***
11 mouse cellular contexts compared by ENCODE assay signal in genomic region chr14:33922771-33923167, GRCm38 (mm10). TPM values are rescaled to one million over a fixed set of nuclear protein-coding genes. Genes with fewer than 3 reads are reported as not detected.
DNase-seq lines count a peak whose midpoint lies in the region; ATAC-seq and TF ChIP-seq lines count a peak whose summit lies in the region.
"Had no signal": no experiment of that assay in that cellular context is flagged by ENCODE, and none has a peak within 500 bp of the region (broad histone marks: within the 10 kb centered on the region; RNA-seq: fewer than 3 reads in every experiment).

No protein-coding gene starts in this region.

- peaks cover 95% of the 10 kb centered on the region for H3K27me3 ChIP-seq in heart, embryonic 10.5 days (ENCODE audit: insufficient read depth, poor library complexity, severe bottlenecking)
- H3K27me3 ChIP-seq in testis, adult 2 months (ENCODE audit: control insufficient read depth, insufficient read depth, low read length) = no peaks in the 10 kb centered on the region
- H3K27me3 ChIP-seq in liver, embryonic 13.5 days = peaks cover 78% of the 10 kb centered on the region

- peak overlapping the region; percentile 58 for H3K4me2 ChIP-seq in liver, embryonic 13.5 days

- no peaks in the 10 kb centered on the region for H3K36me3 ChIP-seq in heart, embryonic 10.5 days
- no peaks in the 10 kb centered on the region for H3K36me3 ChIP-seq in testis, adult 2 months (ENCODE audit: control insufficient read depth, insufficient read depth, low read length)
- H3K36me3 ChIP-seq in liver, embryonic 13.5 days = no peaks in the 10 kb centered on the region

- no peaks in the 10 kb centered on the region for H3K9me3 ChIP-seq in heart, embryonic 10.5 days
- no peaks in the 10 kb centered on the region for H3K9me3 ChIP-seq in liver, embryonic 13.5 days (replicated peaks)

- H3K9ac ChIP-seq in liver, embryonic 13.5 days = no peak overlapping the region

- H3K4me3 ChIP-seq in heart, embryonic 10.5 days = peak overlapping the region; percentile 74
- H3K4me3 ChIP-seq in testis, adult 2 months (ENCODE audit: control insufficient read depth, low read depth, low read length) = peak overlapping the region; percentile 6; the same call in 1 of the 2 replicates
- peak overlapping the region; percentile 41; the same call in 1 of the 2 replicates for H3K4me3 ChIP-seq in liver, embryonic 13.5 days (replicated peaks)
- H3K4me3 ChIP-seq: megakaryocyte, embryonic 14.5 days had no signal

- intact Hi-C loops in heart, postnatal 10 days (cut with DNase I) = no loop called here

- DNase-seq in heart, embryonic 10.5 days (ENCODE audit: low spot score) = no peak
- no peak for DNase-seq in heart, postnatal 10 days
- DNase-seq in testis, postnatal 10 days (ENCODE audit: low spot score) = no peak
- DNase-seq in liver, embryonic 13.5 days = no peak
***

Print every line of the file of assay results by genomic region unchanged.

11 mouse cellular contexts compared by ENCODE assay signal in genomic region chr14:33922771-33923167, GRCm38 (mm10). TPM values are rescaled to one million over a fixed set of nuclear protein-coding genes. Genes with fewer than 3 reads are reported as not detected.
DNase-seq lines count a peak whose midpoint lies in the region; ATAC-seq and TF ChIP-seq lines count a peak whose summit lies in the region.
"Had no signal": no experiment of that assay in that cellular context is flagged by ENCODE, and none has a peak within 500 bp of the region (broad histone marks: within the 10 kb centered on the region; RNA-seq: fewer than 3 reads in every experiment).

No protein-coding gene starts in this region.

- peaks cover 95% of the 10 kb centered on the region for H3K27me3 ChIP-seq in heart, embryonic 10.5 days (ENCODE audit: insufficient read depth, poor library complexity, severe bottlenecking)
- H3K27me3 ChIP-seq in testis, adult 2 months (ENCODE audit: control insufficient read depth, insufficient read depth, low read length) = no peaks in the 10 kb centered on the region
- H3K27me3 ChIP-seq in liver, embryonic 13.5 days = peaks cover 78% of the 10 kb centered on the region

- peak overlapping the region; percentile 58 for H3K4me2 ChIP-seq in liver, embryonic 13.5 days

- no peaks in the 10 kb centered on the region for H3K36me3 ChIP-seq in heart, embryonic 10.5 days
- no peaks in the 10 kb centered on the region for H3K36me3 ChIP-seq in testis, adult 2 months (ENCODE audit: control insufficient read depth, insufficient read depth, low read length)
- H3K36me3 ChIP-seq in liver, embryonic 13.5 days = no peaks in the 10 kb centered on the region

- no peaks in the 10 kb centered on the region for H3K9me3 ChIP-seq in heart, embryonic 10.5 days
- no peaks in the 10 kb centered on the region for H3K9me3 ChIP-seq in liver, embryonic 13.5 days (replicated peaks)

- H3K9ac ChIP-seq in liver, embryonic 13.5 days = no peak overlapping the region

- H3K4me3 ChIP-seq in heart, embryonic 10.5 days = peak overlapping the region; percentile 74
- H3K4me3 ChIP-seq in testis, adult 2 months (ENCODE audit: control insufficient read depth, low read depth, low read length) = peak overlapping the region; percentile 6; the same call in 1 of the 2 replicates
- peak overlapping the region; percentile 41; the same call in 1 of the 2 replicates for H3K4me3 ChIP-seq in liver, embryonic 13.5 days (replicated peaks)
- H3K4me3 ChIP-seq: megakaryocyte, embryonic 14.5 days had no signal

- intact Hi-C loops in heart, postnatal 10 days (cut with DNase I) = no loop called here

- DNase-seq in heart, embryonic 10.5 days (ENCODE audit: low spot score) = no peak
- no peak for DNase-seq in heart, postnatal 10 days
- DNase-seq in testis, postnatal 10 days (ENCODE audit: low spot score) = no peak
- DNase-seq in liver, embryonic 13.5 days = no peak